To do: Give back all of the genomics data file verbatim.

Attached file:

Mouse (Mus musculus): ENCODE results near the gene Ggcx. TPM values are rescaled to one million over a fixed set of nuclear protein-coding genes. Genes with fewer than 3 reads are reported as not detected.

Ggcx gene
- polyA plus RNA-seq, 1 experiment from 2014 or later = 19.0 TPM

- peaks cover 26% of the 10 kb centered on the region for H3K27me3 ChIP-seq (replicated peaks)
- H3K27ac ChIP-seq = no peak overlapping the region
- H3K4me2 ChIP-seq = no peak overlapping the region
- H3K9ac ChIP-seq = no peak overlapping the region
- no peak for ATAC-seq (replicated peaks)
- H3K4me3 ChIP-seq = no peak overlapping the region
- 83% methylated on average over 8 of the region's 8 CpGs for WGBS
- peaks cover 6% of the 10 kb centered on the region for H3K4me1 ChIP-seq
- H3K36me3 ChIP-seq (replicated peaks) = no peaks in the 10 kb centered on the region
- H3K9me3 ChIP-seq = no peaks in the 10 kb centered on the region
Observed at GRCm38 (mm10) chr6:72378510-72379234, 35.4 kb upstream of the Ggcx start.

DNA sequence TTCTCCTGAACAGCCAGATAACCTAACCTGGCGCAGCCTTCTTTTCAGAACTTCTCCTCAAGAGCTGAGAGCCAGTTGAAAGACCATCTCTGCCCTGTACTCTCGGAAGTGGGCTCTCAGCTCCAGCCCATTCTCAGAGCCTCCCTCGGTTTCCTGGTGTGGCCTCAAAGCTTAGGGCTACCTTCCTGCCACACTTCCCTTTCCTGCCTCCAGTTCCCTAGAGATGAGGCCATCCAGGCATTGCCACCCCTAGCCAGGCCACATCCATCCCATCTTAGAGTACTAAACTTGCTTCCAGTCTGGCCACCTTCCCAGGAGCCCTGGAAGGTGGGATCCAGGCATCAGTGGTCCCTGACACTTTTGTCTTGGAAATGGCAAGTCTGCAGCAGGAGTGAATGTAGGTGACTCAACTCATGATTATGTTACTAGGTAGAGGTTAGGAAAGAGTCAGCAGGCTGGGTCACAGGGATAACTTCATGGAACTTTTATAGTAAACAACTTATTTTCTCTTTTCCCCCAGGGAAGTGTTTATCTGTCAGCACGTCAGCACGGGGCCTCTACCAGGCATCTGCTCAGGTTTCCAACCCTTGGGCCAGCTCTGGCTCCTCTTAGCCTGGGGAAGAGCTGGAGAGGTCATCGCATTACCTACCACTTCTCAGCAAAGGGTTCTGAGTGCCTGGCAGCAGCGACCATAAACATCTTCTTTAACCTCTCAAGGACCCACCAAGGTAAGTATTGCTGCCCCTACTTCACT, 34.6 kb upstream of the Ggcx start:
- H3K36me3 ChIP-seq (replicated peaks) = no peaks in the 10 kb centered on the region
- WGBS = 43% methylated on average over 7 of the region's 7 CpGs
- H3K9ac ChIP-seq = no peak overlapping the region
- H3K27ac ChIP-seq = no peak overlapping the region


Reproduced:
Mouse (Mus musculus): ENCODE results near the gene Ggcx. TPM values are rescaled to one million over a fixed set of nuclear protein-coding genes. Genes with fewer than 3 reads are reported as not detected.

Ggcx gene
- polyA plus RNA-seq, 1 experiment from 2014 or later = 19.0 TPM

- peaks cover 26% of the 10 kb centered on the region for H3K27me3 ChIP-seq (replicated peaks)
- H3K27ac ChIP-seq = no peak overlapping the region
- H3K4me2 ChIP-seq = no peak overlapping the region
- H3K9ac ChIP-seq = no peak overlapping the region
- no peak for ATAC-seq (replicated peaks)
- H3K4me3 ChIP-seq = no peak overlapping the region
- 83% methylated on average over 8 of the region's 8 CpGs for WGBS
- peaks cover 6% of the 10 kb centered on the region for H3K4me1 ChIP-seq
- H3K36me3 ChIP-seq (replicated peaks) = no peaks in the 10 kb centered on the region
- H3K9me3 ChIP-seq = no peaks in the 10 kb centered on the region
Observed at GRCm38 (mm10) chr6:72378510-72379234, 35.4 kb upstream of the Ggcx start.

DNA sequence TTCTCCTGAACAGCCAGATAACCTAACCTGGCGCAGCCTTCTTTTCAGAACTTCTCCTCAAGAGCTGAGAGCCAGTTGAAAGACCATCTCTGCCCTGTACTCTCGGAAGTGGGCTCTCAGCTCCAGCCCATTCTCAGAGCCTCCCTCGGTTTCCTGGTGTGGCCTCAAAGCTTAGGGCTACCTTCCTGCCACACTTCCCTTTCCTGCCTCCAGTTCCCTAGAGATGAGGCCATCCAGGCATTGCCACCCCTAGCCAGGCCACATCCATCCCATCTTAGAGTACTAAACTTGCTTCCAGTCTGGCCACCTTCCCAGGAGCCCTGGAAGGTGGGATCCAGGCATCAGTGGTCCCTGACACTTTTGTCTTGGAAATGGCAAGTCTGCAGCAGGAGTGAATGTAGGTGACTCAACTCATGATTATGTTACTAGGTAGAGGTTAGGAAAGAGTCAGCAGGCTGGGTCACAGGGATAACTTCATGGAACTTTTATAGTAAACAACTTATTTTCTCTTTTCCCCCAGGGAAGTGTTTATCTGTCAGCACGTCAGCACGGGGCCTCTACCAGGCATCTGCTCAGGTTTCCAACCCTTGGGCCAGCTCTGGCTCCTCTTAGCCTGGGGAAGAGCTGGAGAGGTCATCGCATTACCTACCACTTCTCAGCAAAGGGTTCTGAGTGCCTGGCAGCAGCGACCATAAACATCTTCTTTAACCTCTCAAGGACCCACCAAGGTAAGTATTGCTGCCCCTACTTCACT, 34.6 kb upstream of the Ggcx start:
- H3K36me3 ChIP-seq (replicated peaks) = no peaks in the 10 kb centered on the region
- WGBS = 43% methylated on average over 7 of the region's 7 CpGs
- H3K9ac ChIP-seq = no peak overlapping the region
- H3K27ac ChIP-seq = no peak overlapping the region